The fate of crayfish in the Vltava sparks concern about male fertility

In the past two decades the availability of oral contraceptives has significantly reduced the number of abortions annually performed in the Czech Republic. However the use of these contraceptives has had an unfortunate side-effect - traces of the female hormone estrogen which end up in Czech rivers may be doing more environmental damage than we know.

Numerous scientific studies suggest that heightened levels of the female hormone estrogen in some European rivers are changing the sex of male fish or at the very least harming their reproductive ability. A recently concluded study on crayfish in the Vltava river indicates that the problem is quite serious. Ludek Blaha is a natural scientist from Charles University:

"It is known that such a sex change - i.e. from male to female - occurs naturally in some species but in the population of crayfish which we have monitored long-term it would occur naturally in two to three percent. We found that it occurred in twenty to twenty-five percent."

Publication of the study has fuelled the debate on the possible risks of hormone-pollution to animal and human health. There is concern that estrogen finds its way into our drinking water or is recycled in the food chain and may be having a negative impact on male fertility. Although statistics show a decrease in male fertility, such a link has not been scientifically proven. However Miroslav Suta, a specialist on human health and the environment, says that the danger is far closer to home. A broad range of chemical substances - primarily phthalates - which are found in our immediate environment, articles of daily use and even children's toys - have a similarly detrimental effect.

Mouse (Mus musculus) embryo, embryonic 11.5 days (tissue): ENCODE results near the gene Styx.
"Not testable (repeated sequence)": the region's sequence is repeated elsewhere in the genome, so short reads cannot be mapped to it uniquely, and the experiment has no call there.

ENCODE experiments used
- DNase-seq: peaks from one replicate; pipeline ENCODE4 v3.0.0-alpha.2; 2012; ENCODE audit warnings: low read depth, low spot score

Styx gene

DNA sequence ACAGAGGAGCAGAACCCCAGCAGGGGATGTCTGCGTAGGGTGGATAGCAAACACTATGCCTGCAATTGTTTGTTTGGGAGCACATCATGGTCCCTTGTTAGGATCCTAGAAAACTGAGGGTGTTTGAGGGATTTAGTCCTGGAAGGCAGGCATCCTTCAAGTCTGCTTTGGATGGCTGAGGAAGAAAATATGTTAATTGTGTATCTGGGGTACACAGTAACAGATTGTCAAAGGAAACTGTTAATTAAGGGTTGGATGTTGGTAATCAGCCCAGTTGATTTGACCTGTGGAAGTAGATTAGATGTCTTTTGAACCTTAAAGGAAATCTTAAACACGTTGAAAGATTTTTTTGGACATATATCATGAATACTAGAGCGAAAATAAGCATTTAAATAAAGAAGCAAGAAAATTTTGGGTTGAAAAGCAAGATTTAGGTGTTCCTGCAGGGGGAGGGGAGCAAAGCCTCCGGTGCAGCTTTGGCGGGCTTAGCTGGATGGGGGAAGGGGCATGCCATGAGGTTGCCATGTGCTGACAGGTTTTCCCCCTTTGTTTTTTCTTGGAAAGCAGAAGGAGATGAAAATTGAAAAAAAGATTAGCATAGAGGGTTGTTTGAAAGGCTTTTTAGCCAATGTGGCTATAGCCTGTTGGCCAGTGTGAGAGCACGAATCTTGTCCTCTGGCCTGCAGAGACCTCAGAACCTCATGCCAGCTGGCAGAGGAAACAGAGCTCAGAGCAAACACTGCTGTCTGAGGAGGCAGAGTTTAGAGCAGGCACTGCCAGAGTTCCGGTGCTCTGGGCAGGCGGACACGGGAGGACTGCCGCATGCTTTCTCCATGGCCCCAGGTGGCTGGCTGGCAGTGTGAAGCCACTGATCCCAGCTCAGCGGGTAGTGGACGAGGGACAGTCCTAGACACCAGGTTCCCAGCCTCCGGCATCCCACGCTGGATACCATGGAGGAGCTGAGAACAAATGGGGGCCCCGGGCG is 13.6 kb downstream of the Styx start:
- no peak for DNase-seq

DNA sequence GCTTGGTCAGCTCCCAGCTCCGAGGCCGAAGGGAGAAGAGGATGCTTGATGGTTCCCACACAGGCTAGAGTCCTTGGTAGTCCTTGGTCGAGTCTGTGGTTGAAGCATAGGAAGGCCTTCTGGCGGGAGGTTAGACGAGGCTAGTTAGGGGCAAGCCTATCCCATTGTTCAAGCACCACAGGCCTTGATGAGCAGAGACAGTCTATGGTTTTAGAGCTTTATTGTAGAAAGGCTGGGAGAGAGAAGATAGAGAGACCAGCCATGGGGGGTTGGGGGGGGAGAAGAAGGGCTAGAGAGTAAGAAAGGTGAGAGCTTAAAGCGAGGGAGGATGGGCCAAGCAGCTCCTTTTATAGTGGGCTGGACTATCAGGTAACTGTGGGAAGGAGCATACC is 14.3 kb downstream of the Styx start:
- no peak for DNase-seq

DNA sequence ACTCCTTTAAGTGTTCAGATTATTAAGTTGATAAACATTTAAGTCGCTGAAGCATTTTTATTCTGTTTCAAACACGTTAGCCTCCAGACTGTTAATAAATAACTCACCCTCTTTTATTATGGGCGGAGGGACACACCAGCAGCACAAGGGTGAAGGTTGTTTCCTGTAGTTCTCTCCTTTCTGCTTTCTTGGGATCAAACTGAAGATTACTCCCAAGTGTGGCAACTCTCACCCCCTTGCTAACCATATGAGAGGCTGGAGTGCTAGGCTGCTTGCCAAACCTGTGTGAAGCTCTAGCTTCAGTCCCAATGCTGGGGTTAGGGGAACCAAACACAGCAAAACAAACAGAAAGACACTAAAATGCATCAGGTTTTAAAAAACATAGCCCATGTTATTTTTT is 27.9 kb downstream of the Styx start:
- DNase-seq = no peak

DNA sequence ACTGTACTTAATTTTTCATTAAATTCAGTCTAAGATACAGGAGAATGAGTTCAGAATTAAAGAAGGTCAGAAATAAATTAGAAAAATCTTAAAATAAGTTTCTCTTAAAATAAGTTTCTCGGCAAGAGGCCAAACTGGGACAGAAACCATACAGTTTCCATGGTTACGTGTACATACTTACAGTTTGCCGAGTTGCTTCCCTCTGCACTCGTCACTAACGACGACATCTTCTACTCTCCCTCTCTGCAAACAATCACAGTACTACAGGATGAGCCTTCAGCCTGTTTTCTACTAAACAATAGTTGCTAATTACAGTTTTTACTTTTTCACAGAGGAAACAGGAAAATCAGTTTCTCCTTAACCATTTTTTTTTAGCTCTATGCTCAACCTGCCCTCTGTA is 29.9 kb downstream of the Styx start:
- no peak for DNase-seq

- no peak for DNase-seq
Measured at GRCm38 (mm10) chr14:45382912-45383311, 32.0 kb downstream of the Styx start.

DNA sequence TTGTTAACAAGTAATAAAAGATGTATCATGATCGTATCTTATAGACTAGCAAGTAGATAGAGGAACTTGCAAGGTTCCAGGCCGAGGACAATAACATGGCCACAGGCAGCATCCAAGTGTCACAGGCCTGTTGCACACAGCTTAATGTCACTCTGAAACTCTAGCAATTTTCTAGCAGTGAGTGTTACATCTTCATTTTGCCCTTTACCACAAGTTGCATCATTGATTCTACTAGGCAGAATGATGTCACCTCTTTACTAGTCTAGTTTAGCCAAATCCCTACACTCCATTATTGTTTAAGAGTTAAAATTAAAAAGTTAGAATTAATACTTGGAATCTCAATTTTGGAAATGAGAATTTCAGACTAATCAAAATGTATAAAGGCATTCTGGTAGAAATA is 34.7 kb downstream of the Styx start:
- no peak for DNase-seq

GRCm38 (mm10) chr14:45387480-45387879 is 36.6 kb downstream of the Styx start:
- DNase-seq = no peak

"It was ascertained that phthalates act similarly as the female hormone estrogen. Tests on animals who had traces of phthalates added to their food did not show any immediate ill-affects but their male offspring had breeding problems - poorly developed organs and a lower sperm count."

The effects of so called "endocrine disrupting chemicals" - ie. chemicals which effect the body's hormonal balance - have been the object of study for only ten years but the results are being taken very seriously. Miroslav Suta says the European Union is now working on a common policy which would minimize the risks for public health.

"At present the EU is trying to curb the use of phthalates in medical equipment - for instance in drips. They are already banned in toys for children under age three. There is also a big debate around brominated-flame-retardants which are considered equally harmful. Some chemicals have already been banned, and there is an ongoing debate about others. The EU is now working on a common chemicals policy and has a new chemicals regulation body called REACH which will conduct more intensive research into various production chemicals and push for a ban or restrictions on their use."

Research workers have already found many cases of chemicals damaging human health. In Canada women who ate a lot of fresh-water fish during pregnancy from lakes which were found to contain higher levels of polychlorinated biphenyls had children with a lower than average IQ and concentration problems because the chemical affected their thyroid gland. The danger of chemicals used in production is that their effects are slow to surface and may not be obvious at first sight. Research teams around the world are now trying to ascertain which of them could cause serious long-term damage and it will then be up to individual governments to adopt norms which would protect human health and the environment while maintaining competitiveness.